Epstein understands that this process, which has included many losses, has been tough for both the players and the fans. That’s why finally being able to display the fruits of the front office’s labor has been so rewarding.

“These are players who have been part of our plan, part of our vision, for a while now,” Epstein said. “Now that they’re up here, people can get excited about it. It creates a little bit of momentum, which is nice to have around the organization.”

MASTER PLAN
So what exactly is the Cubs’ vision, and what has the organization been doing to realize it?

When Epstein was first introduced as president of baseball operations in late October 2011, he laid out his plan for how he wanted to rebuild an organization that had gone from being the toast of the National League to 91 losses in just three years.

“Our goal will be to build the best scouting department in the game—one that makes an annual impact in the draft and internationally,” Epstein said at the time. “As far as player development goes, we will define and implement a Cubs Way of playing the game, and we won’t rest until there is a steady stream of talent coming through the minor league system trained in that Cubs Way making an impact out here at Wrigley Field.”

Epstein didn’t waste much time in following through with those promises. A week after his introduction, he sat in front of the media yet again, this time introducing Jed Hoyer as his new executive vice president and general manager and Jason McLeod, a man Epstein referred to as the “rarest commodity in the industry—an impact evaluator of baseball talent,” as his senior vice president of scouting and player development.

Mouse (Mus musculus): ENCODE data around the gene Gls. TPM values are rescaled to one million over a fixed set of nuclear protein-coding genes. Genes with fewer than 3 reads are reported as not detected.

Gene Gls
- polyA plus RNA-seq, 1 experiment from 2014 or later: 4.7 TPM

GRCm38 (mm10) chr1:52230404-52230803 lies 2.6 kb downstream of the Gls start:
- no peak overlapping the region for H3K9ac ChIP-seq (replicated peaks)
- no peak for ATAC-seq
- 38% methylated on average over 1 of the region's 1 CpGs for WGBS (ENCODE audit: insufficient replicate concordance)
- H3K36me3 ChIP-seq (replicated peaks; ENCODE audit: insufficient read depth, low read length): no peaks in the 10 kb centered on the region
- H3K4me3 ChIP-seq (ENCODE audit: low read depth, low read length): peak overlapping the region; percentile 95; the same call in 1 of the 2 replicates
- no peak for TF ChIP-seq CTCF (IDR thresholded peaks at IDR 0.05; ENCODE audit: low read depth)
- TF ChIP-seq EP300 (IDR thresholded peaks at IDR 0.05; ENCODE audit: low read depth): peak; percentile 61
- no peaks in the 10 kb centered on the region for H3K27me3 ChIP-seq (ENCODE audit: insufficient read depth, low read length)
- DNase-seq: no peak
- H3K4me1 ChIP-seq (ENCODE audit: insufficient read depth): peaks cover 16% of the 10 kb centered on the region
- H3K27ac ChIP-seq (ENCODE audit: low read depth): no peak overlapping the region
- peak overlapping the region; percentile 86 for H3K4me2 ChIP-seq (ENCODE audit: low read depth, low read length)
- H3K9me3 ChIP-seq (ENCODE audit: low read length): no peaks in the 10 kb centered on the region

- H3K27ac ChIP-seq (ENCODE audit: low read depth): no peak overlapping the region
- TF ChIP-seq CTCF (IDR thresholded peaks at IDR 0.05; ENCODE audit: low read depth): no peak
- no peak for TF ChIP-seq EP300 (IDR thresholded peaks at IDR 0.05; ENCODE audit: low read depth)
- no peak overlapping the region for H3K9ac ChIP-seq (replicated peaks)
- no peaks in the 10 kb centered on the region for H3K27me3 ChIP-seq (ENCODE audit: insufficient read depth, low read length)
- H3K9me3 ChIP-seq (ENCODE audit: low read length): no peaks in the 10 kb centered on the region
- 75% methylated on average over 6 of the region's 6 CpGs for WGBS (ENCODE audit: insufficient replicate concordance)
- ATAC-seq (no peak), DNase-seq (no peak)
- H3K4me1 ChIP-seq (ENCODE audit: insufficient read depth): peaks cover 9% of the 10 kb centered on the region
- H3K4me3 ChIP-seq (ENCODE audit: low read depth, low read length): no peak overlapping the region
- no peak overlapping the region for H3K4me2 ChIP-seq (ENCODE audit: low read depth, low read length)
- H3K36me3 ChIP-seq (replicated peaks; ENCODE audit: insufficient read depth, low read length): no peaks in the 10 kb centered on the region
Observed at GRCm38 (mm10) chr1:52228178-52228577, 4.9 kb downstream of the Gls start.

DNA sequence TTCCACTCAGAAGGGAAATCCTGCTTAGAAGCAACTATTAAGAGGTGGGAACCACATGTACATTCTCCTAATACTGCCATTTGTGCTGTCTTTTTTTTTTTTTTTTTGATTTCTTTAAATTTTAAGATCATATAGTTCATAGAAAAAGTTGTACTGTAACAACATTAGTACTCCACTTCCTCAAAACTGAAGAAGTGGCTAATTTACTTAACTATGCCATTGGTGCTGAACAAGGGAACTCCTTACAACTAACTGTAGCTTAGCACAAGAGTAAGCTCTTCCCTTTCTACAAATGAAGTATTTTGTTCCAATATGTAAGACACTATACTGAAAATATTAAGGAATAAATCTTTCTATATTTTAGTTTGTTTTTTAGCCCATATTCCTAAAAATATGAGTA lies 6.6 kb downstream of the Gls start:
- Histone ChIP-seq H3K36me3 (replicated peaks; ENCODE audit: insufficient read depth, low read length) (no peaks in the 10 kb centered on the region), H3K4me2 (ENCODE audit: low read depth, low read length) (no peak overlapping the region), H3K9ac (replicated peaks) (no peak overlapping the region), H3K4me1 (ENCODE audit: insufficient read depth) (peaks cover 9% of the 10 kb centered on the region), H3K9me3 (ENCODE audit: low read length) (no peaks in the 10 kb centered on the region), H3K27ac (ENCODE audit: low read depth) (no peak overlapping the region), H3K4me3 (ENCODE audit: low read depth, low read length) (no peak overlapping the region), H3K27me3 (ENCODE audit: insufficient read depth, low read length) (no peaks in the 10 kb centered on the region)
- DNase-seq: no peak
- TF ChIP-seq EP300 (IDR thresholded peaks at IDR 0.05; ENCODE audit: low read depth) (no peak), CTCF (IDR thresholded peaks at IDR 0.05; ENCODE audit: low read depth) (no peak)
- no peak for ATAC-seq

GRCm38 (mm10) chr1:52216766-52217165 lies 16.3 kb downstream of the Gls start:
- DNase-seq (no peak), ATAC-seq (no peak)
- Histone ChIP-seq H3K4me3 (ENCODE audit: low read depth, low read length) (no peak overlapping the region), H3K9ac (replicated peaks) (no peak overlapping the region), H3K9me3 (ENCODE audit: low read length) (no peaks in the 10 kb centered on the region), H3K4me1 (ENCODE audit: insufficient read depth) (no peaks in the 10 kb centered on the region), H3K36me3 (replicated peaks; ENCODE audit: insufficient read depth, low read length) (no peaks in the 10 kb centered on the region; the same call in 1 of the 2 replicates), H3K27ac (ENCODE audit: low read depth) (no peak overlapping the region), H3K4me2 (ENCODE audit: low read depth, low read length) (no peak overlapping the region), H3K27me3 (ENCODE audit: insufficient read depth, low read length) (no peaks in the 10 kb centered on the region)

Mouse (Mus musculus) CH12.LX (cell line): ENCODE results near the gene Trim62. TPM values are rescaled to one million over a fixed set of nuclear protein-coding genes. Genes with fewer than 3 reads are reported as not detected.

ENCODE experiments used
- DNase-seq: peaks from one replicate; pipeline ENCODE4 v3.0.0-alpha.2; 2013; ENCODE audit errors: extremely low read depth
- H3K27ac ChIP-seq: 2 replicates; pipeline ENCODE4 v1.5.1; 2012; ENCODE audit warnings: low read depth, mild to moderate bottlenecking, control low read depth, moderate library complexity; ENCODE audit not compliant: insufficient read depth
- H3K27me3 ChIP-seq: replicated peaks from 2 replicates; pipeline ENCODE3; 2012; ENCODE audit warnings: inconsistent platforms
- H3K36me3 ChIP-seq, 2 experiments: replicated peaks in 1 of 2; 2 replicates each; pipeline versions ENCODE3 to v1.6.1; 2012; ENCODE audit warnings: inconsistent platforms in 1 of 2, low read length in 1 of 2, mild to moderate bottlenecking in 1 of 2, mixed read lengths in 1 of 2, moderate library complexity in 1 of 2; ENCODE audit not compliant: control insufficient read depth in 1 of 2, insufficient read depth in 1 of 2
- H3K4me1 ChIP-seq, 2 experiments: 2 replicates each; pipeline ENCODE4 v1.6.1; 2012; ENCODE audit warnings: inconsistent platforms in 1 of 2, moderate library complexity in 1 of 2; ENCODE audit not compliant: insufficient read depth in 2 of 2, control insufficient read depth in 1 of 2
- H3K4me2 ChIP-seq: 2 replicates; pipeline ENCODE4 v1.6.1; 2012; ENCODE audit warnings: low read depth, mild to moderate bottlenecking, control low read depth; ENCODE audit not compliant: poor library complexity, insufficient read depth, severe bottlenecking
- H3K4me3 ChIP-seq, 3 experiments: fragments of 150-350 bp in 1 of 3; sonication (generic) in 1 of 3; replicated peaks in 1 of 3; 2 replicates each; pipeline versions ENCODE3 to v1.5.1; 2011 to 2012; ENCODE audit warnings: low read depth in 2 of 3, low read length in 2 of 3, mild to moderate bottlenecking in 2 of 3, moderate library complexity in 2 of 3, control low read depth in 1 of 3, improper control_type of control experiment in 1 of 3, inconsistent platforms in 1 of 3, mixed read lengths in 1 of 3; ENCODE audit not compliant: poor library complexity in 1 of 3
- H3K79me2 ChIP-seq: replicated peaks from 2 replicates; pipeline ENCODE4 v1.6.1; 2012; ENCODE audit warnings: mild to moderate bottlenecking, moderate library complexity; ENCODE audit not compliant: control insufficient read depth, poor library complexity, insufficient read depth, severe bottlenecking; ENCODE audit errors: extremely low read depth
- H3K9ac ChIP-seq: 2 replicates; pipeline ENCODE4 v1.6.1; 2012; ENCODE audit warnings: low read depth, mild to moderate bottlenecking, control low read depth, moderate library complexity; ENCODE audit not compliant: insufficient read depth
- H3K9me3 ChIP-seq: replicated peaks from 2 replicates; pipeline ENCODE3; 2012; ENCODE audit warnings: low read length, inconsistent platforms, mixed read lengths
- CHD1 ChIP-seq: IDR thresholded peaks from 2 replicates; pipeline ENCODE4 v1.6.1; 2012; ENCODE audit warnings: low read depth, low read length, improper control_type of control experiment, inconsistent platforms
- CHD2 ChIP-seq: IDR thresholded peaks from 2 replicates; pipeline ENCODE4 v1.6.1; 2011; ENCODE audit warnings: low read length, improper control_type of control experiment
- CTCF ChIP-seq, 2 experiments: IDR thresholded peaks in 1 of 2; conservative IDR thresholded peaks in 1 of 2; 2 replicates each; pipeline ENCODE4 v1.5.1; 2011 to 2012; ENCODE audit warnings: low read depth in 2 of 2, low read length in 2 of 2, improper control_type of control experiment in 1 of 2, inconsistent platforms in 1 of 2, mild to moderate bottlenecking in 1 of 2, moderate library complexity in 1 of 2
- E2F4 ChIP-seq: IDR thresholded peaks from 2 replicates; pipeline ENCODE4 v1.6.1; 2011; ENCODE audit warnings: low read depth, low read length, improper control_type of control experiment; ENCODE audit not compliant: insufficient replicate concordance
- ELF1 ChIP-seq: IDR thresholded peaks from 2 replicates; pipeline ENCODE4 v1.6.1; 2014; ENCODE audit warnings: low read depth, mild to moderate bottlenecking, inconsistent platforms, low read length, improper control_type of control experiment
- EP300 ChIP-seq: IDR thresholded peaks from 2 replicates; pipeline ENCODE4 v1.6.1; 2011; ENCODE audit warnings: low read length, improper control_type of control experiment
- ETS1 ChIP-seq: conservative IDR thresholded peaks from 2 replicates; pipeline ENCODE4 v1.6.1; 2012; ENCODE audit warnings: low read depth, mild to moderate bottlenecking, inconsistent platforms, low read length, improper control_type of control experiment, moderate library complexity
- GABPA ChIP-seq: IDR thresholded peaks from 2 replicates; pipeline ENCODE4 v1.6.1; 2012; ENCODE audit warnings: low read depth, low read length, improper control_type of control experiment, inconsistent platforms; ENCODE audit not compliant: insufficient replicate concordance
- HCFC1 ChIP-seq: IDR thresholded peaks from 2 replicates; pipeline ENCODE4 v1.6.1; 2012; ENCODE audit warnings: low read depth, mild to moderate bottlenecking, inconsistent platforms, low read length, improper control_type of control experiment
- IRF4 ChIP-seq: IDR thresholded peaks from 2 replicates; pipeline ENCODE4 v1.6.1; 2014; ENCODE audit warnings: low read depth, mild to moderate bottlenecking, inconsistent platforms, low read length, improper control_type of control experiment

The three men spent the next year evaluating what they were working with from the bottom of the organization all the way to the top. After a year, they made a few tweaks to the scouting department, and completely revamped the player development side. Brandon Hyde was brought in as the farm director, but has since moved on to become manager Rick Renteria’s bench coach, while Jaron Madison has transitioned from amateur scouting director to Hyde’s old position.

Under Hyde, the Cubs hired four new minor league coordinators and had one of their better developmental seasons throughout the system in 2013.

Of course, it certainly helped that so much talent had been added to the mix—and continues to be added to this day—through astute trades, the amateur draft and international signings.

“In order to have success in this game, the foundation has to be through scouting and player development,” Hoyer said when he was introduced as general manager. “There’s no shortcut. There’s no magic bullet. All three of us believe in the philosophy wholeheartedly.”

Hoyer acknowledged the ultimate goal is to win a championship, so the baseball operations department first had to build a team that went into Spring Training every season with a realistic shot at making the playoffs. Less than three years later, it appears the Cubs are on the verge of achieving that goal.

And it’s not just the players who have reached the majors this year that have so many people both inside and outside the game optimistic about the Cubs’ immediate future. While the influx of top-notch talent is undeniable, it’s quite likely the best is yet to come.